How to Become a Psychologist in Missouri
Becoming a Psychologist in Missouri
The state of Missouri supports a thriving job market for psychologists. According to the Missouri Economic Research and Information Center, psychologist jobs are expected to grow by 10.4 percent from 2010 to 2020. Given the promising employment forecast, aspiring psychologists who have met the minimum education, experience and examination requirements should feel confident about their job prospects.
In order to use the title “psychologist” in Missouri, you must obtain state licensure. Psychologists take on a large amount of responsibility when working with patients; attempting to assess and correctly diagnose mental and emotional illnesses, and put into place treatment plans that will allow their patients to beat or manage those illnesses. Therefore, the state of Missouri has several requirements that all individuals must meet before being issued a license - to ensure that they are properly qualified and able to handle those responsibilities.
Education Requirements for Psychologist Licensing in Missouri
The state of Missouri requires that individuals receive either a doctoral or master's degree from an accredited university or college. Those who have obtained a master’s degree must have at least three years of satisfactory professional experience in the psychology field before pursuing a license. Those pursuing a school psychologist license within the state must complete an education specialist program and meet the additional requirements of the state of Missouri.
|School Programs||Average Education Length||Choosing Online or Campus|
|1. Earn a Bachelor's Degree||View Programs||4 Years||Online or Campus|
|2. Earn A Master's Degree||View Programs||2 Additional Years||Online or Campus|
|3. Earn a PHD or PsyD||View Programs||2-4 Additional Years||Online or Campus|
Missouri offers up a few great doctoral programs, including those available at Saint Louis Missouri and The School of Professional Psychology at the Forest Institute. Most doctoral programs take between 2 and 4 years to complete, depending upon your current level of education and the program you choose. Get detailed information about MO psychology schools and degree programs.
<!- mfunc search_btn ->
Supervised Professional Experience Requirements for a Psychologist
The state of Missouri requires that individuals obtain at least two years of supervised experience. One of those years can be a supervised internship or residency, but the other must be postdoctoral. The experience must be completed in no less than twelve and no more than 24 consecutive calendar months and you must accumulate between 20 and 50 hours of experience per week. Also, the experience for prospective health service providers must relate to the delivery of psychological health services.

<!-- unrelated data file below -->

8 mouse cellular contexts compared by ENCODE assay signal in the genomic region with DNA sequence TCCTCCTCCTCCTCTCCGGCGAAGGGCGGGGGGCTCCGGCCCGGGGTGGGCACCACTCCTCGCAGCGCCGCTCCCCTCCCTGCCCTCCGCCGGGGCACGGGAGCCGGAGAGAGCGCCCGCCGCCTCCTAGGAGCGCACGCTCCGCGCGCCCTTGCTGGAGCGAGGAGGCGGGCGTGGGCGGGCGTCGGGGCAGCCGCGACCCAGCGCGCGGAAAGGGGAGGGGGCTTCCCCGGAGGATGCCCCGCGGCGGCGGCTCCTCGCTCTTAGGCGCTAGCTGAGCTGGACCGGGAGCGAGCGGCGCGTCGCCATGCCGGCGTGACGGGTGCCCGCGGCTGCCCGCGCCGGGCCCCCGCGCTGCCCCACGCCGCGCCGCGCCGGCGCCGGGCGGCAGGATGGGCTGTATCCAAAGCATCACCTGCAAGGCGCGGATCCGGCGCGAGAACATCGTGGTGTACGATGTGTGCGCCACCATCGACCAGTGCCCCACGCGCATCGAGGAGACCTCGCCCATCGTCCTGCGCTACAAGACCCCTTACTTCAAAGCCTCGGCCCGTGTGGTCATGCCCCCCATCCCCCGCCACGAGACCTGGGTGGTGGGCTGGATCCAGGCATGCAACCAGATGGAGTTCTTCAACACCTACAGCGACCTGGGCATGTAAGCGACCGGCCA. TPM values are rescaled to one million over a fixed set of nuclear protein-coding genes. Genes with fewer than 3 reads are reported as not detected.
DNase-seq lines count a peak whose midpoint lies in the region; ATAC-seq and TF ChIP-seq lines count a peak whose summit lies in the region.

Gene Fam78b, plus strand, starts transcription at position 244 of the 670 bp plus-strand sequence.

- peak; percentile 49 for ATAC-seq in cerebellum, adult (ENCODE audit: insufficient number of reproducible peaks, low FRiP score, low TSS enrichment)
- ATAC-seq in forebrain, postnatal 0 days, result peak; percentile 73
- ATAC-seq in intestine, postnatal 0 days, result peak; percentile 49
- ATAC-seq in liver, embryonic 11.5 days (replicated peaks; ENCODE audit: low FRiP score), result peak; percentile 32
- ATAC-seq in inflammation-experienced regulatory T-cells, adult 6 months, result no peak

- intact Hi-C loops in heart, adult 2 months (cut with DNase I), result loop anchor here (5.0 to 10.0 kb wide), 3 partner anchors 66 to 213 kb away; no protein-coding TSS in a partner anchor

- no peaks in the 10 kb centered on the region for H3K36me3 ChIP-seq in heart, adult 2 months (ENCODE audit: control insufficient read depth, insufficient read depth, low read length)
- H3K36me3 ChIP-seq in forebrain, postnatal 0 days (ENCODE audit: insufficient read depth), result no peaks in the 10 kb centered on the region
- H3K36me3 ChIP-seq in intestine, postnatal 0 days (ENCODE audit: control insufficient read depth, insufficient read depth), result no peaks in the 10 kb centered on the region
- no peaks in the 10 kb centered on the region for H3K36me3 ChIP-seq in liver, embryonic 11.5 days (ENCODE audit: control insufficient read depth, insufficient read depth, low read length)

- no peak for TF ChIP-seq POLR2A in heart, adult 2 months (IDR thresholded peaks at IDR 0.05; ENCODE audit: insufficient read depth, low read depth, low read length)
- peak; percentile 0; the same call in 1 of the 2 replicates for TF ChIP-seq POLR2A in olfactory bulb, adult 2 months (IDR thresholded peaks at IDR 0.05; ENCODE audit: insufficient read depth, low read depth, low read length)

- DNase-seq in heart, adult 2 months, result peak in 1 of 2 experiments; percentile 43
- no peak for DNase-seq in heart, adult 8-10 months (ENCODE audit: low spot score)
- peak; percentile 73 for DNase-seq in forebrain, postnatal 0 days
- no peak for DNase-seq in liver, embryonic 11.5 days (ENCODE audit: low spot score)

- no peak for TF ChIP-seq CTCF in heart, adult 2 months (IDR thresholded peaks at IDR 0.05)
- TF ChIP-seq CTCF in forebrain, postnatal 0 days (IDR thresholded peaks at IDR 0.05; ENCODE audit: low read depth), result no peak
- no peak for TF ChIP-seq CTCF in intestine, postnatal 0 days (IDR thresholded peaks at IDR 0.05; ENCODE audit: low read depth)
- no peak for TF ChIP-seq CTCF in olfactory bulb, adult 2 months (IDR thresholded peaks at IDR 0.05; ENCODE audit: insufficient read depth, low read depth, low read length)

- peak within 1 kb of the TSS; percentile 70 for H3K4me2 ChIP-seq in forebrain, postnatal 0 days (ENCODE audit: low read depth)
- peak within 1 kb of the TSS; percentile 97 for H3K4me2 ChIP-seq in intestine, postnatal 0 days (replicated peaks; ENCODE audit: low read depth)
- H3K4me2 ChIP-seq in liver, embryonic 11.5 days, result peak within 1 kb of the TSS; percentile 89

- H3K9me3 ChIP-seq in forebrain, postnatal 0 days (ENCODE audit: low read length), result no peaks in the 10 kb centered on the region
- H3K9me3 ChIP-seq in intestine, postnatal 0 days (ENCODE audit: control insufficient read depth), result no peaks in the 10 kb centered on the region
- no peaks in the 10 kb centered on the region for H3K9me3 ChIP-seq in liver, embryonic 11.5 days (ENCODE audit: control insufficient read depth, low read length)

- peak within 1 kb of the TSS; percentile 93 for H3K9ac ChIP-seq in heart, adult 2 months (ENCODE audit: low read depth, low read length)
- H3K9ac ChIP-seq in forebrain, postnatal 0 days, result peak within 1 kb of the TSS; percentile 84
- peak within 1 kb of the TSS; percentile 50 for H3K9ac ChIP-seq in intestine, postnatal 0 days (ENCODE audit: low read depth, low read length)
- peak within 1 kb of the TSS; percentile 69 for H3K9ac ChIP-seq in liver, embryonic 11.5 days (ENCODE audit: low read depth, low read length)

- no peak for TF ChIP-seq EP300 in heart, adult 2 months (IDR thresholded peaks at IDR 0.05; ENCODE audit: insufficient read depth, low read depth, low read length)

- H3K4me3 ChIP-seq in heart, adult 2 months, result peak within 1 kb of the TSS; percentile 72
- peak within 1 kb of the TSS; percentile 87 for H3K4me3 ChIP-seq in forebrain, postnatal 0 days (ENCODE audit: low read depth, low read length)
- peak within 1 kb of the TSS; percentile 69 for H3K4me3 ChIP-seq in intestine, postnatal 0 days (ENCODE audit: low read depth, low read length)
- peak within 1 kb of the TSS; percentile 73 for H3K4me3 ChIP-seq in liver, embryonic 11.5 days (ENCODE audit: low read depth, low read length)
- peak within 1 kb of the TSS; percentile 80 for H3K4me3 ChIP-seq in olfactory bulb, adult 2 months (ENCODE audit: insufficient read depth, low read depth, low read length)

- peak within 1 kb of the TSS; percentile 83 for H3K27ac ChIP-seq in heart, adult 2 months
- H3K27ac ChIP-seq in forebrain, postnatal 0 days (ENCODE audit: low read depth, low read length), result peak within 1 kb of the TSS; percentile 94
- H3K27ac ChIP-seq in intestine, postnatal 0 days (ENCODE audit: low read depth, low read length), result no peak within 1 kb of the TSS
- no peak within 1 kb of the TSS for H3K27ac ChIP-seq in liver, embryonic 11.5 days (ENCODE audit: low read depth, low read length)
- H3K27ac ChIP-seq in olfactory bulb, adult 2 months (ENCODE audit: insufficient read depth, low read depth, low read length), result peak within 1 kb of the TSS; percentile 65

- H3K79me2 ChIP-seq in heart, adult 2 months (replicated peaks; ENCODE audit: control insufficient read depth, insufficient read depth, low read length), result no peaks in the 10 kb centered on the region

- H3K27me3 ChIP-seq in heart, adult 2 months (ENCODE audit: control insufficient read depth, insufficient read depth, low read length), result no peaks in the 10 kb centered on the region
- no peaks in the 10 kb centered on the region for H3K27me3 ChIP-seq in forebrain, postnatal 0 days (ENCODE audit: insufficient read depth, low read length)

Note: Additional information about how to earn a psychology license in the state of Missouri, may be found at the Missouri Division of Professional Registration.
Examinations for the Psychologist License in Missouri
In the state of Missouri, there are three examinations individuals must take in order to earn a psychology license. The first is the EPPP, or the Examination for Professional Practice in Psychology. This is a nationally-recognized test, which consists of 225 multiple-choice questions. In addition to this test, individuals must take the Jurisprudence Exam, which consists of 100 questions and covers topics specific to the practice of psychology in Missouri, including Ethical Rules of Conduct and more. Lastly, applicants must take an oral exam administered by the Division of Professional Registration.
Psychology Career Outlook in Missouri
The Bureau of Labor Statistics reports that in May of 2011, there were 1520 clinical, counseling and school psychologists in the state of Missouri. The BLS reports that these individuals earned an annual median wage of $65,410. The median wage, as defined by the BLS, is the “center line,” meaning that half of all psychologists in the state of Missouri earn more than this amount. The other half earn less than this amount. Nationally, the lowest 10 percent of psychologists earned lower than $39,060 per year while the top 10 percent earned higher than $110,410.